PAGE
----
A rather depressing day at work - a meeting about the new funding for September. You’ll understand why I’m feeling like this if you look back at one of my earlier posts, A Beginner Reader is not a Beginner Thinker .
I enjoyed working as an Adult Literacy tutor, and later a manager, because the service was dedicated to helping people who’d not been successful at school, and giving them support and time to work at their own pace. Now, the funding is depending more and more on quick results and accreditation, with less opportunity to take account of the realities of people’s lives, such as shift work, ill-health, and familiy responsibilities.
The word ‘family’ brings me back what I was mentioning in the previous post about Late Shift (to see how this came about, take a look at the post, Cannon Poets and What This Led to )
As any parent will know, once you’ve fixed a date for one of the most important events in your adult life, particularly one that closely involves others for whom your presence is vital, Sod (of Sod’s Law) will manage to arrange a conflicting event on the same date at the same time somewhere else in the country for one of your children – an event that in their eyes will rank as the most important of their life, ever. One of those key rites of passage, than which nothing, absolutely nothing, could be more important – for example, your daughter’s graduation ceremony.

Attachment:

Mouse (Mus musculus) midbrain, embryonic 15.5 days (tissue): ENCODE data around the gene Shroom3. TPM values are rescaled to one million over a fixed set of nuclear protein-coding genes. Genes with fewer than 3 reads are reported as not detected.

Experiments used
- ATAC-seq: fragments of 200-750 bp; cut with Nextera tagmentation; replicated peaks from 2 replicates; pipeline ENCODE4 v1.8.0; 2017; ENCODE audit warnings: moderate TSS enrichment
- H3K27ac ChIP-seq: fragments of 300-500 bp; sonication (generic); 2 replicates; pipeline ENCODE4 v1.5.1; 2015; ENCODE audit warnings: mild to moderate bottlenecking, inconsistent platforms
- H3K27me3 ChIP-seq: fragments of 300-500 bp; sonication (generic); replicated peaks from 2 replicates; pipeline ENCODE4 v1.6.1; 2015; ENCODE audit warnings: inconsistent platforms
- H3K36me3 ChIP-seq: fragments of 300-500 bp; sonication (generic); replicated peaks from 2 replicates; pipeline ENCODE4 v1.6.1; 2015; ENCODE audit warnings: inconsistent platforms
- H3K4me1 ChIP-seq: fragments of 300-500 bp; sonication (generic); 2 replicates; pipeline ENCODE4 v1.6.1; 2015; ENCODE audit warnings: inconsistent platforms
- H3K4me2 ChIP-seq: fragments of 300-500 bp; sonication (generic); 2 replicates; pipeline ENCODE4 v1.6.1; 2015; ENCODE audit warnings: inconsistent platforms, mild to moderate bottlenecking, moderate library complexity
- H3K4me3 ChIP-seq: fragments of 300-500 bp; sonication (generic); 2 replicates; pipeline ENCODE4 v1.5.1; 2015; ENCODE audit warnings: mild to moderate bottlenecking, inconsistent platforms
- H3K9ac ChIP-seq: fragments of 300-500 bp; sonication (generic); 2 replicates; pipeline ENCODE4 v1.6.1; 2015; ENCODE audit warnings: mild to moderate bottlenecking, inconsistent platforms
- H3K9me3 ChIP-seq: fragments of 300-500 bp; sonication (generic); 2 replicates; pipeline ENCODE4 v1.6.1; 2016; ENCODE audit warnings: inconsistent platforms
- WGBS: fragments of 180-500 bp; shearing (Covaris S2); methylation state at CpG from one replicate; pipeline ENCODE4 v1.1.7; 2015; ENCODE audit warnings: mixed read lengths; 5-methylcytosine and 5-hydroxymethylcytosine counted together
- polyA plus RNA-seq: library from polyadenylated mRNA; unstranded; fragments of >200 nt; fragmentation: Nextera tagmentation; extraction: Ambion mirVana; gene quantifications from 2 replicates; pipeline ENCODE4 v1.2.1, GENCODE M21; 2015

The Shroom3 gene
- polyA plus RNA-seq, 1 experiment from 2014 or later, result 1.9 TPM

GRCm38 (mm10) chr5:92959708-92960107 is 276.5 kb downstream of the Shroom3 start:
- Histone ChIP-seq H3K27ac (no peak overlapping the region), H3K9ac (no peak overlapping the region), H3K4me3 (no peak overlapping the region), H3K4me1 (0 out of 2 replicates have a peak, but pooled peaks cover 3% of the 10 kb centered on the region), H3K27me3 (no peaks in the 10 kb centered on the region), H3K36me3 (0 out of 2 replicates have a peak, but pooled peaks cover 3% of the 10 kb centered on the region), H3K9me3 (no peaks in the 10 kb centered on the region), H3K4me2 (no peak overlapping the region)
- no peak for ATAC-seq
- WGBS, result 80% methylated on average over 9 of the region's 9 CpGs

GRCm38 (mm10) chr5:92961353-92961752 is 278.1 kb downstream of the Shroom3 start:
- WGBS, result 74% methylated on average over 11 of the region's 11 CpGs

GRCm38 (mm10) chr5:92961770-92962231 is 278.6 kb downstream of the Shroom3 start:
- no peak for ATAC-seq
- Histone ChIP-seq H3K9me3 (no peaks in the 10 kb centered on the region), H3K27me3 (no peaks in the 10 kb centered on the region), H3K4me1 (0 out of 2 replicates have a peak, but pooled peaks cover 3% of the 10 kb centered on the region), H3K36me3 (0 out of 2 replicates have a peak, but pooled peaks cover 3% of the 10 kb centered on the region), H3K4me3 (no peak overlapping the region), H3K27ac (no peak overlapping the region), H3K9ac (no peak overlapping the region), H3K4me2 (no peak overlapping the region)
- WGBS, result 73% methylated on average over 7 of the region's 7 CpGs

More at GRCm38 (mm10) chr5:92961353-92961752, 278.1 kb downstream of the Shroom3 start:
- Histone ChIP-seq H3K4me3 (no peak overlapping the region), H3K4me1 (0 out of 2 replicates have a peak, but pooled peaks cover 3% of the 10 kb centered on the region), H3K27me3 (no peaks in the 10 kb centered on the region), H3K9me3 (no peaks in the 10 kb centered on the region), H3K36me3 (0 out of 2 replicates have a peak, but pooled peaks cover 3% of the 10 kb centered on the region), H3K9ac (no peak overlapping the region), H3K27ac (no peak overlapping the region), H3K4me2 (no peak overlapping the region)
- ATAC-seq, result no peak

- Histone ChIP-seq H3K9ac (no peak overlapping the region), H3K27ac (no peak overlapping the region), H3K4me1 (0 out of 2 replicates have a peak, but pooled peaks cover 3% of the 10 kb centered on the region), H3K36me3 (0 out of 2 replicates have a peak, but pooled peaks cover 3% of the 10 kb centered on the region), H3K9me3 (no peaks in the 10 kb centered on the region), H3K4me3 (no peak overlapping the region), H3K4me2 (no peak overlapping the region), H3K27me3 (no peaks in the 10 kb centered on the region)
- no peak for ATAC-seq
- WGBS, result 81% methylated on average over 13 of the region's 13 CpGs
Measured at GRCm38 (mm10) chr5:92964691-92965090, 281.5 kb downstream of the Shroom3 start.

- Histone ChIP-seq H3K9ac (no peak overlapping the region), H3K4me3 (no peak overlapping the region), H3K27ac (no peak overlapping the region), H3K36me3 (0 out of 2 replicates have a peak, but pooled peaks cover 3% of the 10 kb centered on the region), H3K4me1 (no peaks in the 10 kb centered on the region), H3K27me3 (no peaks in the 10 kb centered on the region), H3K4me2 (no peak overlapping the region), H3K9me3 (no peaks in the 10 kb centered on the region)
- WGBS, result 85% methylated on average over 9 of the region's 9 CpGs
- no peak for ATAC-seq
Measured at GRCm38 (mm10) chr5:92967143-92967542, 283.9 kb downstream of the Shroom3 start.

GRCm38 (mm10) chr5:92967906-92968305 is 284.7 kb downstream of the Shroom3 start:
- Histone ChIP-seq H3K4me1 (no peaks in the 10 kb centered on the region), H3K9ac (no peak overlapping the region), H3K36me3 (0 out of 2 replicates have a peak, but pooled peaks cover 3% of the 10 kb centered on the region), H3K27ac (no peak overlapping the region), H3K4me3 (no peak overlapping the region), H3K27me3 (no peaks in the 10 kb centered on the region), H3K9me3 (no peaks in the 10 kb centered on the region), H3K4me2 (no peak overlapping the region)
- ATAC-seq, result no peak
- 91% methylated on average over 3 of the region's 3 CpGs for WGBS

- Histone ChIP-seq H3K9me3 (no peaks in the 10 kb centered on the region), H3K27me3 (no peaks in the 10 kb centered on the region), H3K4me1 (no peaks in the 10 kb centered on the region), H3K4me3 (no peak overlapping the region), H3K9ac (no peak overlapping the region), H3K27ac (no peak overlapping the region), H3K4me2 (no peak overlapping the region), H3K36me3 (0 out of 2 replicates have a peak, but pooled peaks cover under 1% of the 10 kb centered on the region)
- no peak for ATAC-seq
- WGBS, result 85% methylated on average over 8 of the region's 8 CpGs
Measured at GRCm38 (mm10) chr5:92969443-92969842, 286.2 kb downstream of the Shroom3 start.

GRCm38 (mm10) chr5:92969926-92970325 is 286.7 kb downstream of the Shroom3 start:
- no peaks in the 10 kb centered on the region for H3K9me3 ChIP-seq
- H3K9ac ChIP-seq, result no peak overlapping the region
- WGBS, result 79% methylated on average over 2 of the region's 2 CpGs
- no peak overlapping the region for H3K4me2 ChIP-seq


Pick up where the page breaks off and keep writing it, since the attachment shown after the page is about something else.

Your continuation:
Naturately, that was the date chosen for Late Shift’s first performance – an occasion that was to take place in one of the main venues for artistic events in the Literary Festival at Ledbury. The date of my daughter’s graduation ceremony at Nottingham University, with an invitation for two close relatives. This, in her case, meant her father, and her mother.
This was the three-year old who’d stopped my heart at the thought of our future separation. How could I not be there for her? (see the post: A Short Digression onThe Joys of Motherhood)
Enter Clarissa Dickson Wright, (a bit like a fairy godmother!) My daughter would have four visitors to her university that day: both parents would be at the lunch beforehand, together with her brother and her dearly-beloved Godmother. We could all be photographed with the graduate in her cap and gown (proof of her mother’s presence, in spite of everything) , and then I’d drive our son back home, before setting off for Ledbury. Meanwhile, Clarissa would take my place among the assembled parents, and offer her cheers and applause instead of mine.
As I drove away, I wondered why I wasn’t feeling nervous. Well, it must be because I wasn’t strictly on the way to Ledbury yet – I was on my way home, to collect my script and drop off my son. Stage fright was obligatory, wasn’t it? It was bound to hit me, sooner or later.